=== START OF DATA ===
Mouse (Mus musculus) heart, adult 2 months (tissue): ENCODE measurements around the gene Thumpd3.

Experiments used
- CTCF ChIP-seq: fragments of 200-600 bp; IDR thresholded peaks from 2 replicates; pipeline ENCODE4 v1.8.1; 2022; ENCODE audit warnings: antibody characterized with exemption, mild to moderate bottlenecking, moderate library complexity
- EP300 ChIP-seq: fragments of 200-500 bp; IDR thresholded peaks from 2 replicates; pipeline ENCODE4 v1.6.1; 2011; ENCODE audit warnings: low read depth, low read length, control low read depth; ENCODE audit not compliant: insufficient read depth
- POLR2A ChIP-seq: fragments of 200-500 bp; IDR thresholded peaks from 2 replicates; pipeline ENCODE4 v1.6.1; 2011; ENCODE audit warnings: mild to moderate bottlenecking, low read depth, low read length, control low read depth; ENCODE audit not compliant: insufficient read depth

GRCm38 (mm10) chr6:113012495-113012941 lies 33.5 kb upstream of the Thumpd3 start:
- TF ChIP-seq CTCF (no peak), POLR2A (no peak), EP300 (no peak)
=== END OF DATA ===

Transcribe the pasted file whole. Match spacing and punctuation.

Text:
Mouse (Mus musculus) heart, adult 2 months (tissue): ENCODE measurements around the gene Thumpd3.

Experiments used
- CTCF ChIP-seq: fragments of 200-600 bp; IDR thresholded peaks from 2 replicates; pipeline ENCODE4 v1.8.1; 2022; ENCODE audit warnings: antibody characterized with exemption, mild to moderate bottlenecking, moderate library complexity
- EP300 ChIP-seq: fragments of 200-500 bp; IDR thresholded peaks from 2 replicates; pipeline ENCODE4 v1.6.1; 2011; ENCODE audit warnings: low read depth, low read length, control low read depth; ENCODE audit not compliant: insufficient read depth
- POLR2A ChIP-seq: fragments of 200-500 bp; IDR thresholded peaks from 2 replicates; pipeline ENCODE4 v1.6.1; 2011; ENCODE audit warnings: mild to moderate bottlenecking, low read depth, low read length, control low read depth; ENCODE audit not compliant: insufficient read depth

GRCm38 (mm10) chr6:113012495-113012941 lies 33.5 kb upstream of the Thumpd3 start:
- TF ChIP-seq CTCF (no peak), POLR2A (no peak), EP300 (no peak)